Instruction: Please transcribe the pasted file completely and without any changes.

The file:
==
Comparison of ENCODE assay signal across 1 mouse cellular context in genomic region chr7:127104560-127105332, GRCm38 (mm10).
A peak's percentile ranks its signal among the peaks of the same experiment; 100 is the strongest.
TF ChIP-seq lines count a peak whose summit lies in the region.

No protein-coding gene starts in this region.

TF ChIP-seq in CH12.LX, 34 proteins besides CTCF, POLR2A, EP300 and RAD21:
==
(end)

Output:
Comparison of ENCODE assay signal across 1 mouse cellular context in genomic region chr7:127104560-127105332, GRCm38 (mm10).
A peak's percentile ranks its signal among the peaks of the same experiment; 100 is the strongest.
TF ChIP-seq lines count a peak whose summit lies in the region.

No protein-coding gene starts in this region.

TF ChIP-seq in CH12.LX, 34 proteins besides CTCF, POLR2A, EP300 and RAD21: